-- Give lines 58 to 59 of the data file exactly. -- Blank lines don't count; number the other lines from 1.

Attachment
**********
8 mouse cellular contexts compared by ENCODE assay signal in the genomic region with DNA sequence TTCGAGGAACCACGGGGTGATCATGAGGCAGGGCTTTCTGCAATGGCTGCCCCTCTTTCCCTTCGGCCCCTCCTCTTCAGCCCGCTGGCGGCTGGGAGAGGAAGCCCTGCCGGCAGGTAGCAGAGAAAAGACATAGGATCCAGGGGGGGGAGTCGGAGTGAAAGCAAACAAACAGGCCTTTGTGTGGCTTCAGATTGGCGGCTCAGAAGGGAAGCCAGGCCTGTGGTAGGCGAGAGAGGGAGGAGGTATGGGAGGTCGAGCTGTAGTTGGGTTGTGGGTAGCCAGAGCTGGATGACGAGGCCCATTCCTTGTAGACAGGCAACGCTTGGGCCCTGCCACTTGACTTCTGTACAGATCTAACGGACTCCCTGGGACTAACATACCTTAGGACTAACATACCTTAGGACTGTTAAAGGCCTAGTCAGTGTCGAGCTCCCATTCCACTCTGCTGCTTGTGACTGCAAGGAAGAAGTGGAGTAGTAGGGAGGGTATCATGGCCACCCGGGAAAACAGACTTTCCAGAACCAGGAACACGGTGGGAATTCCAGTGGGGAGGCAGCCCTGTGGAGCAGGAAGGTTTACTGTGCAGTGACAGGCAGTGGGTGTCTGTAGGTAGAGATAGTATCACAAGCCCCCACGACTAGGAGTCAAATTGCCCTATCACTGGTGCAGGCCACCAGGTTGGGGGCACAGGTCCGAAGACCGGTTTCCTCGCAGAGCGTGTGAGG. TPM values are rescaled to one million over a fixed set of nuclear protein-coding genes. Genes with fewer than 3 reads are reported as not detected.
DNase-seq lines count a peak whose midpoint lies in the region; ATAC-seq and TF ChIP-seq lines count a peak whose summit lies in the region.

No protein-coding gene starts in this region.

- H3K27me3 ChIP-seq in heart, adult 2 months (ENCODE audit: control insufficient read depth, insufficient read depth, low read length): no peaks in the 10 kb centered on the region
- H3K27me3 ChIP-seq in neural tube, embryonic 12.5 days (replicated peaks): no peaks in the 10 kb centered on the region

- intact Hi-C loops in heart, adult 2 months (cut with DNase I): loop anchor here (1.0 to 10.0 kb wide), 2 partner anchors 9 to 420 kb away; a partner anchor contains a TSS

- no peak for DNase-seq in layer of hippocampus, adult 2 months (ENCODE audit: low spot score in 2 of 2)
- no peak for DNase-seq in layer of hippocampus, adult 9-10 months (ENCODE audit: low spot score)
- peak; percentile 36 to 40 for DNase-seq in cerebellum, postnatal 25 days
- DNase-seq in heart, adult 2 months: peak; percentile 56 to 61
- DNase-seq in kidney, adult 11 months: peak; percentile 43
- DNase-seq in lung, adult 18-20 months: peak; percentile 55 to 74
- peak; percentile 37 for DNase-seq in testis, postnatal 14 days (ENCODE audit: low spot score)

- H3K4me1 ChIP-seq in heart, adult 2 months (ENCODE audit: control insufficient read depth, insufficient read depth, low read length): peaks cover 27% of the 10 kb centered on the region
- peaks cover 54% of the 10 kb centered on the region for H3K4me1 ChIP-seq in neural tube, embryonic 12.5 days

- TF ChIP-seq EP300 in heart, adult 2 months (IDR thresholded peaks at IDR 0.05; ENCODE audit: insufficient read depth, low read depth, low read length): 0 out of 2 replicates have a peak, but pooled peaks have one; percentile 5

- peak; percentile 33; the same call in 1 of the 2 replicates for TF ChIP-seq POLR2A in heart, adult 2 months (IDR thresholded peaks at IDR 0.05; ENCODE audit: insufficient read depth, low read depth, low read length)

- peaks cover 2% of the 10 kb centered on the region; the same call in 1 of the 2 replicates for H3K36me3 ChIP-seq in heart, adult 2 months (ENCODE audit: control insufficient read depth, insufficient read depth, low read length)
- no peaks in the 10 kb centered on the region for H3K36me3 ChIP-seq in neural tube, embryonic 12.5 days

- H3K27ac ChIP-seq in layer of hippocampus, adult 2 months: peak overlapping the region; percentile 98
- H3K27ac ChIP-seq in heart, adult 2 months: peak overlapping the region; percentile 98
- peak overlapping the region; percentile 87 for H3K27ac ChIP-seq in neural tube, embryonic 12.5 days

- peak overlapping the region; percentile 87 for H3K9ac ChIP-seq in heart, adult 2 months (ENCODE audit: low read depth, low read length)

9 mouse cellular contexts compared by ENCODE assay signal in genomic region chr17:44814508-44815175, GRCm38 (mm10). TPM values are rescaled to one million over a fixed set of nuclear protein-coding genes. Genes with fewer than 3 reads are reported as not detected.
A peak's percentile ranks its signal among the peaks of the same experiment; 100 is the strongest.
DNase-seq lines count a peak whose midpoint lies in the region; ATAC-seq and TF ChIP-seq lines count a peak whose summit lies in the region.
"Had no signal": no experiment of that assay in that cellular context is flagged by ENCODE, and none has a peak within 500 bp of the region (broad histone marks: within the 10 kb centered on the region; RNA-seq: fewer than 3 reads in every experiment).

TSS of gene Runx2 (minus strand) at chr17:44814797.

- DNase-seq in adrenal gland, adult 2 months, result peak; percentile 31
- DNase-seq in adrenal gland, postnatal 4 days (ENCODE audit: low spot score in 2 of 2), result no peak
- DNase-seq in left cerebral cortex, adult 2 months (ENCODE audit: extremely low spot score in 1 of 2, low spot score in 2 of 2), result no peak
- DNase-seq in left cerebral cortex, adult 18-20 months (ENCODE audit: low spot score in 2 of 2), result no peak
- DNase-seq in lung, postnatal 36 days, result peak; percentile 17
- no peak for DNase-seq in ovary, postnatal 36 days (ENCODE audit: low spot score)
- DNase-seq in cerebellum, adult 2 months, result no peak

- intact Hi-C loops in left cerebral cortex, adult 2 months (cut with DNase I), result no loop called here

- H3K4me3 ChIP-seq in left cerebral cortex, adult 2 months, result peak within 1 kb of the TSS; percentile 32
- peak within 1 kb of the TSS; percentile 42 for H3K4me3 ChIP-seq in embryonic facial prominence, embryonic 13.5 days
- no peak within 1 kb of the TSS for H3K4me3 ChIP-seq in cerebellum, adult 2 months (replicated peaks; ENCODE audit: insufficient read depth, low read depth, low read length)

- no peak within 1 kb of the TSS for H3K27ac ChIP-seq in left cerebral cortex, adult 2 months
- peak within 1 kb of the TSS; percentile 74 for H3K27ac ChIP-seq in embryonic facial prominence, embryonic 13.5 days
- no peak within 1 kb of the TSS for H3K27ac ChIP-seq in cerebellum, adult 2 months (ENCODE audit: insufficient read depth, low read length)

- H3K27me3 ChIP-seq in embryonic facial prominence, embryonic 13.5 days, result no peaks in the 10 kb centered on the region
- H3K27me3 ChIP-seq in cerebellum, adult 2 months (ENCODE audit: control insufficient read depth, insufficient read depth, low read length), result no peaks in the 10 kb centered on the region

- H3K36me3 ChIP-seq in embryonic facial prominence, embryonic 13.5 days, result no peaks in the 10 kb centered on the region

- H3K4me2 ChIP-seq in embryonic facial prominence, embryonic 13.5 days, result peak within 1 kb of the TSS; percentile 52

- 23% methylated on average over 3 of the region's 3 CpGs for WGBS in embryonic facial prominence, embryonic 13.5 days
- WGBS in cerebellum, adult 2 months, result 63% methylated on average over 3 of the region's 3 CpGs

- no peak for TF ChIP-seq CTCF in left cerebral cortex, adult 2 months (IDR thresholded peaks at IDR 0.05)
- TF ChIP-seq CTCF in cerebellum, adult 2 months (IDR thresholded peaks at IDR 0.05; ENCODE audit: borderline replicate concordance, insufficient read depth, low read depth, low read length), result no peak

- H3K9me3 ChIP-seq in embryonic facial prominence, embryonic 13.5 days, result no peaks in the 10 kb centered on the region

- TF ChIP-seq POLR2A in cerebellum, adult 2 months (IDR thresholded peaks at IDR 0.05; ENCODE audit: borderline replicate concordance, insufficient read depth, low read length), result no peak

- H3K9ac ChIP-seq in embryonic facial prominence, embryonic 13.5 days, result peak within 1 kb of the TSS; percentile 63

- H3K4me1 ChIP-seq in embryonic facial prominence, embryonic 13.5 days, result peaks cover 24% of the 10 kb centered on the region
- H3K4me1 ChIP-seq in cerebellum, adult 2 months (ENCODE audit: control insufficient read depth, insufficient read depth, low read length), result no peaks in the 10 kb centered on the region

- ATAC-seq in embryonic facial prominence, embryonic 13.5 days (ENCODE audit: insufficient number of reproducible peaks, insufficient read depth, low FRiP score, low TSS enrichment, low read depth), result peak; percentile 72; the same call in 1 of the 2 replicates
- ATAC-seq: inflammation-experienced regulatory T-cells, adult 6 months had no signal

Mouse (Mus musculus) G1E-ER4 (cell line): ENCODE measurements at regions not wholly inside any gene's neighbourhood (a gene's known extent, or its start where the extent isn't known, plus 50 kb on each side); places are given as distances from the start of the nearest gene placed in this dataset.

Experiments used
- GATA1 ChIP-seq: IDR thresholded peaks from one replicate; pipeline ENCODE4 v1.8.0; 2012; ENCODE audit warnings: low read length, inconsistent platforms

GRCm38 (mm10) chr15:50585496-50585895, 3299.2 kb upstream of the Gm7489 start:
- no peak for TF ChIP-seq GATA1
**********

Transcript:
Mouse (Mus musculus) G1E-ER4 (cell line): ENCODE measurements at regions not wholly inside any gene's neighbourhood (a gene's known extent, or its start where the extent isn't known, plus 50 kb on each side); places are given as distances from the start of the nearest gene placed in this dataset.

Experiments used